As we spring ahead to brighter days Sunday, drivers are cautioned not to get caught asleep at the wheel.
Daylight Saving Time comes into effect at 2 a.m. Sunday for most communities in B.C. – as clocks are turned ahead one hour.
But that loss of one hour of sleep also means there will be some pretty drowsy drivers behind the wheel going to and from work Monday.
Driver fatigue is a dangerous condition where the symptoms of sleepiness can severely impair driving performance. Studies show that our circadian rhythms or body clocks, don’t adjust to time changes naturally. A tired driver is a dangerous driver, says the BCAA Road Safety Foundation.
Sleep deprivation impairs brain function as much as alcohol does, reducing the ability of the mind and body to respond quickly and accurately. This impairment can affect your driving ability long before you even notice you’re getting tired.
Symptoms of driver fatigue range from heavy eyelids, frequent yawning, and feeling irritable to misjudging traffic situations, being surprised by a pedestrian or cyclist and allowing your vehicle to wander or drift across the line.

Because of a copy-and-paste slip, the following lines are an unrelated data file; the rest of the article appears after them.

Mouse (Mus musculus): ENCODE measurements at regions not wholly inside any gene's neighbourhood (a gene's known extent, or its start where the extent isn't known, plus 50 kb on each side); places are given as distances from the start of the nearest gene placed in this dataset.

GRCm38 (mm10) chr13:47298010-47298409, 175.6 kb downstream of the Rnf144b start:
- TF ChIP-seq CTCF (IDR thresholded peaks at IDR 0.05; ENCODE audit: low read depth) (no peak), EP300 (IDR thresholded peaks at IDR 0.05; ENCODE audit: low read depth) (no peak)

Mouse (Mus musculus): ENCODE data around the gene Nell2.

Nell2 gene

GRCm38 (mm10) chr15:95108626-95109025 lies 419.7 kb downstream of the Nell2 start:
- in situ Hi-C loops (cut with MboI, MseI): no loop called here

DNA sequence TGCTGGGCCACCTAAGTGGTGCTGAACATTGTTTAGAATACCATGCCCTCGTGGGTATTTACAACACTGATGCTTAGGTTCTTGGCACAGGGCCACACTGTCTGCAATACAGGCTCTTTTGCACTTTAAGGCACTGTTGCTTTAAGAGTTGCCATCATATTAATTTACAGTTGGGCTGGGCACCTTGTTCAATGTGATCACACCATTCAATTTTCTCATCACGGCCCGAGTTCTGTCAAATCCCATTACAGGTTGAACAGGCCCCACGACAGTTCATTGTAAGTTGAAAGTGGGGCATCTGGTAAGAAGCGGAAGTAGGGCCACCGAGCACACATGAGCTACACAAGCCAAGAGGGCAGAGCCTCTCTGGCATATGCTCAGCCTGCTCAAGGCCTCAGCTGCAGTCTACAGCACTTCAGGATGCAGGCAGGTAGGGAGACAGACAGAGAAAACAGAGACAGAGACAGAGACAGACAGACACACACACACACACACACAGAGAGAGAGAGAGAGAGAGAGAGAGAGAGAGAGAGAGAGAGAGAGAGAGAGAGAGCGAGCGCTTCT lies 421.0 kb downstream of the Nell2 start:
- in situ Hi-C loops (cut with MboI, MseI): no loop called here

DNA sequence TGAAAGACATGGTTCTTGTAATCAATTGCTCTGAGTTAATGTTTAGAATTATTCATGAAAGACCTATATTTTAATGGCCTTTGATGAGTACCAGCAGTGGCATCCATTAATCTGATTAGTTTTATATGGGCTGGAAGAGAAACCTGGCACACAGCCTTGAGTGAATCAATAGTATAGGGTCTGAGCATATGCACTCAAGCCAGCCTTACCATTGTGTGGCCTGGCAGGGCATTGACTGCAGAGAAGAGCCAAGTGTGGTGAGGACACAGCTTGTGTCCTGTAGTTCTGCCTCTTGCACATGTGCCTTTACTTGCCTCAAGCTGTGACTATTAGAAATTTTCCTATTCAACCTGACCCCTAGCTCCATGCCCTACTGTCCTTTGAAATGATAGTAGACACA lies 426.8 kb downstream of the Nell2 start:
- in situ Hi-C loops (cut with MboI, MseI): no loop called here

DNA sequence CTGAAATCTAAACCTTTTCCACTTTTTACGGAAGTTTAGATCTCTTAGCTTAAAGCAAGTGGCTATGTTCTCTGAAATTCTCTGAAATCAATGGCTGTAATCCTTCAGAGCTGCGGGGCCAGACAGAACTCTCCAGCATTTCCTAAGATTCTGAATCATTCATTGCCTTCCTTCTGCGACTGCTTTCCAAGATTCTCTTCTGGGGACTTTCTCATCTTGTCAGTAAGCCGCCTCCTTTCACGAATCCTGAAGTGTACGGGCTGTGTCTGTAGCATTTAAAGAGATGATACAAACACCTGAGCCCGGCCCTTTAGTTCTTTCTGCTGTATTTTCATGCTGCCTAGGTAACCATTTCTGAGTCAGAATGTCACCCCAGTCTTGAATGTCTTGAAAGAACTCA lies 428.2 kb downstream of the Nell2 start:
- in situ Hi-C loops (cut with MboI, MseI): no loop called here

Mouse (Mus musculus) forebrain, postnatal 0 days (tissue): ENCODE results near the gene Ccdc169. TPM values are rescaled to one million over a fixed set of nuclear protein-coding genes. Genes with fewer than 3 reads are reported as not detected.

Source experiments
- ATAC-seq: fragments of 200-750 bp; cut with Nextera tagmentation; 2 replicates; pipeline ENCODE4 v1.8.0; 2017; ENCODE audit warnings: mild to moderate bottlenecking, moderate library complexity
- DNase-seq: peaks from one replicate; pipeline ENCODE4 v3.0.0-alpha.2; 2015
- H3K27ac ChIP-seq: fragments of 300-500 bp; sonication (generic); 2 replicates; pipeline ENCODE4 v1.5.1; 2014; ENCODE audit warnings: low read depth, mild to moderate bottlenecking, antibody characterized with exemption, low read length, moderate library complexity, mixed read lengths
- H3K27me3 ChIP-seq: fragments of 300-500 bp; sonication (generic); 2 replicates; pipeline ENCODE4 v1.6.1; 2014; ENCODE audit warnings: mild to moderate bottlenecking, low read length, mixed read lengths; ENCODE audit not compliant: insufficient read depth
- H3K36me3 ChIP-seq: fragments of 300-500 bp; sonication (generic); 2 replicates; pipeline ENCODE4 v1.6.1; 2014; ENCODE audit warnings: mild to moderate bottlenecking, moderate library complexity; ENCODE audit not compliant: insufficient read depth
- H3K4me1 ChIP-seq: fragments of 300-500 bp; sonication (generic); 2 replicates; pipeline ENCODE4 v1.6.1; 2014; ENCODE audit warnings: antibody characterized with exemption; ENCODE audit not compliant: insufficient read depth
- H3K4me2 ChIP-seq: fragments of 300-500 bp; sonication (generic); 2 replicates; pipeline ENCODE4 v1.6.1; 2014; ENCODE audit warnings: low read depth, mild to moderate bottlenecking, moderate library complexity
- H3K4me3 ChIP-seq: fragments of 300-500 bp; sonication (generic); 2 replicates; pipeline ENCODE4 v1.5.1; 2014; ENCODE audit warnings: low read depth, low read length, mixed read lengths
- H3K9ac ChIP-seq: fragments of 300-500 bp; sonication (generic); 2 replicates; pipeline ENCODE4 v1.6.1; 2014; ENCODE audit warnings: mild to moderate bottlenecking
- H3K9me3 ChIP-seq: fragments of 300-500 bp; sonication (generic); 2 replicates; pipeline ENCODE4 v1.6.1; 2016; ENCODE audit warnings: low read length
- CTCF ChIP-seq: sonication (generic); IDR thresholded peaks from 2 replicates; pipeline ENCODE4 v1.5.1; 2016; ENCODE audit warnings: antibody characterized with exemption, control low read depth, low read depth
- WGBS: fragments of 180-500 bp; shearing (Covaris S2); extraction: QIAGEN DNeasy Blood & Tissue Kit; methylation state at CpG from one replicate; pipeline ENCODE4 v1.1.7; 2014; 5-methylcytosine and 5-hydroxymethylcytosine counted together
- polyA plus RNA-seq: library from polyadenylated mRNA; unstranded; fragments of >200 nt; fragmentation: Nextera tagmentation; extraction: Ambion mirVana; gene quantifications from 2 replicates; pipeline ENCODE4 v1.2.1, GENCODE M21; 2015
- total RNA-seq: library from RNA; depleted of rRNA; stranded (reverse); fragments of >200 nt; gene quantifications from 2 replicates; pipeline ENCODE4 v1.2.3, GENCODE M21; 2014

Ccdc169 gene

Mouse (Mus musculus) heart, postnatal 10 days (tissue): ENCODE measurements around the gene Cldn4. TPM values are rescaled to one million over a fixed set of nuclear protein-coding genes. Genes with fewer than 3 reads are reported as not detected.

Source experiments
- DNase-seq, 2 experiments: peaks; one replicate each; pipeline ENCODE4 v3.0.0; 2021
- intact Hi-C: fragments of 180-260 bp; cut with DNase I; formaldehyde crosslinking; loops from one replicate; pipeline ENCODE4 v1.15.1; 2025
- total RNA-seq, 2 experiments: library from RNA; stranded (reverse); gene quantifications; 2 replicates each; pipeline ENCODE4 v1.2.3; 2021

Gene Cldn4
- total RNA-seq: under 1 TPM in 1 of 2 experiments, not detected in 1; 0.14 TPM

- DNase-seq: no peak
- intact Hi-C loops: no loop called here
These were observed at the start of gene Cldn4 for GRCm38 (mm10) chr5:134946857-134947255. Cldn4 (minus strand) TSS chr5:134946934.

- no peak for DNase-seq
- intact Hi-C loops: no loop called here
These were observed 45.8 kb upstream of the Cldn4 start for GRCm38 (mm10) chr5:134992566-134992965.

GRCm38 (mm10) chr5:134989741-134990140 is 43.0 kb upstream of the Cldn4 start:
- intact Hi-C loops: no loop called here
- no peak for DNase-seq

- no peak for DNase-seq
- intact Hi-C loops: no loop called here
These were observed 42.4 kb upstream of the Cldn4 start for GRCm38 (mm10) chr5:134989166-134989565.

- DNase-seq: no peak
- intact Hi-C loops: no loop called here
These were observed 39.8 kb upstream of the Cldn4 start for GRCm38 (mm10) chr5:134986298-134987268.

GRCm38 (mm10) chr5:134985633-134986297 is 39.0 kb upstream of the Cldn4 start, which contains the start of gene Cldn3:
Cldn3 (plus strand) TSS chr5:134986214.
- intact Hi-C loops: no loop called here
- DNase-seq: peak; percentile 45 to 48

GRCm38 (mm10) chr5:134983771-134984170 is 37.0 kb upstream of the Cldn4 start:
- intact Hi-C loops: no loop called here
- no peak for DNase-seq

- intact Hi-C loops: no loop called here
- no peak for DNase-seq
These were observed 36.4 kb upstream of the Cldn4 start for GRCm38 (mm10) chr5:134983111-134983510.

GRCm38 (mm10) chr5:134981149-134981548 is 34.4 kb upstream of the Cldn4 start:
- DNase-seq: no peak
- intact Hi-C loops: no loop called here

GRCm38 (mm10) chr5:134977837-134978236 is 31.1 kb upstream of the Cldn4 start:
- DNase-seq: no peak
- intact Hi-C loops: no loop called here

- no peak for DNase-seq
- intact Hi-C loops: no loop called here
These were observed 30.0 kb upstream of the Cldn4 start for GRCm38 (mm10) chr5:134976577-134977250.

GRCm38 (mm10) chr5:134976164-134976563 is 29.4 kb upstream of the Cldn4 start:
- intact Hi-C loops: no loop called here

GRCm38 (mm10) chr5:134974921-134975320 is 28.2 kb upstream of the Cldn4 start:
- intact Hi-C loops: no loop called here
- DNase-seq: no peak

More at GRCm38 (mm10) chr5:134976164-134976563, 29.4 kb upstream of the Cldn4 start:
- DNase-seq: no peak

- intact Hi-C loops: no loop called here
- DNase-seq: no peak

Sleep-related collisions, hitting a pedestrian, rear-ending the vehicle in front of you, veering off of the road and into a parked car, are very common after a time change.
Sleep is what the body really needs to be able to function properly.
The BCAA Road Safety Foundation recommends drivers do the following:
– Adjust your sleep patterns before the time change.
– Avoid caffeine or other substances to “wake you up.” This is short term and you may feel even more fatigued once it wears off.
– For better visibility drive with your headlights on during the darker morning commute.
– Be aware of the increased number of people out walking in the evenings taking advantage of the extra daylight, especially in residential areas.